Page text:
And the parting after the meals is also a ritual, as you bid goodbye to the hosts, their uncles, aunts, nephews, nieces, grand uncles, grand aunts, sisters in law, brothers in law, “co sisters” and “co brothers”… and so many more that you are confused if not rattled. But a Southerner will never let you go home empty handed. There is always a “return gift” or for those north America inclined folks, “favors” – Taamboolam. It is usually, some betel leaves, a sachet of betel nuts and the sweet of the day – either the jaangarai or mysorepa or the all time favourite, sweetball of gramflour globules, laadoo. Sometimes, the hand-twisted savoury, fried blackgram flour spiral pasta, murukku, is also added to the gift bag. Don’t forget to note the print on the bags – it can be kept as a keepsake so that you remember who wed whom, or who was initiated as a twice born, or who celebrated a birthday. Sweet memories.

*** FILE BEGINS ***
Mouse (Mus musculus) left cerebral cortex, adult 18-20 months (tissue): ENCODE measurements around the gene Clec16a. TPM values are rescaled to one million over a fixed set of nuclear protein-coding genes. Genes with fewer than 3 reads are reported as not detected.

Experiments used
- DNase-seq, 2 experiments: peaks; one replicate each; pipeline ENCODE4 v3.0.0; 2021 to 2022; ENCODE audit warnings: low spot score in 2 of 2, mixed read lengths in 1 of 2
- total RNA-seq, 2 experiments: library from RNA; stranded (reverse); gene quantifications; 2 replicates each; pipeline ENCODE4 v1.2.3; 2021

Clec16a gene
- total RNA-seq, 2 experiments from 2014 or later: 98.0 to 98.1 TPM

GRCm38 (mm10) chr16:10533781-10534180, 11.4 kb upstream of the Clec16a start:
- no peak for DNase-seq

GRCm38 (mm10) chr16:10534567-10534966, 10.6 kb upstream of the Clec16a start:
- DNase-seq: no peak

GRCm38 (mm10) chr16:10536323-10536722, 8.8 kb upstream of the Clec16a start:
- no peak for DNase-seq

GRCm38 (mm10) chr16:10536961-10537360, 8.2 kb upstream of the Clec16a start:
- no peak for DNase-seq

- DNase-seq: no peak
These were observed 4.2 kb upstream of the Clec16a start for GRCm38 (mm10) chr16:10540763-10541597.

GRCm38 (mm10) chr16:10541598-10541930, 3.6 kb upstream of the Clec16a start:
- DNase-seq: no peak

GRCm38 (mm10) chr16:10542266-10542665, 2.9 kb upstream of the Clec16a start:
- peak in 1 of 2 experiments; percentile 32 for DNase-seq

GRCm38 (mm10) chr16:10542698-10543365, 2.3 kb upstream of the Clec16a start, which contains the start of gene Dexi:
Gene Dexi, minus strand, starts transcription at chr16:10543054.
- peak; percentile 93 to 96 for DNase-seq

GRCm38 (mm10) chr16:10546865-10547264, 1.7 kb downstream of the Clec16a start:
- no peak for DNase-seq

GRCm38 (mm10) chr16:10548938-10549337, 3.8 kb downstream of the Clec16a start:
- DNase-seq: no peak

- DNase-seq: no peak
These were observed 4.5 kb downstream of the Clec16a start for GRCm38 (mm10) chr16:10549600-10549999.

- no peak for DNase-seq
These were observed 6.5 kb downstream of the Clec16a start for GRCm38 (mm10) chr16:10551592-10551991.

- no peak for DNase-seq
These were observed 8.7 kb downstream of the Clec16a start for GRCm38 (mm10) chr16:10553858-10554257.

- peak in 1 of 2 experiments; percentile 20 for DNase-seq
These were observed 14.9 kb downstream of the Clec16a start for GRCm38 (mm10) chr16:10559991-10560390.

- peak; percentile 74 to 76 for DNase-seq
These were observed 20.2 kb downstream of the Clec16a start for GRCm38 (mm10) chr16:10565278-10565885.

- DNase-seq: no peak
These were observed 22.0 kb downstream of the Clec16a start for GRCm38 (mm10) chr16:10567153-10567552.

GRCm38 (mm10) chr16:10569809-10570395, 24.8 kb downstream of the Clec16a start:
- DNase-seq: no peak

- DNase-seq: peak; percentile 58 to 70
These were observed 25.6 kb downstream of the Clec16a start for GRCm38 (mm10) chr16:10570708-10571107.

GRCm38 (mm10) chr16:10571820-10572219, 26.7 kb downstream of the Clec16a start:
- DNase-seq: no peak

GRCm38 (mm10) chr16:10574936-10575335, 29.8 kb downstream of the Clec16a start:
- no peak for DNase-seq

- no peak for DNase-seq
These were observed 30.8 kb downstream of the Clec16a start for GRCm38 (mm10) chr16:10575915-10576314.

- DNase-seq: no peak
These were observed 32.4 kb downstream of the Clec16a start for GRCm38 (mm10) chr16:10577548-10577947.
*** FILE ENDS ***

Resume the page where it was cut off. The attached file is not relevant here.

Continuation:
Have a nice weekend and see if you can handle such a meal. Share your experiences…

Cheers

The Lake – visited by a Sage


Update for week ended 3 December 2010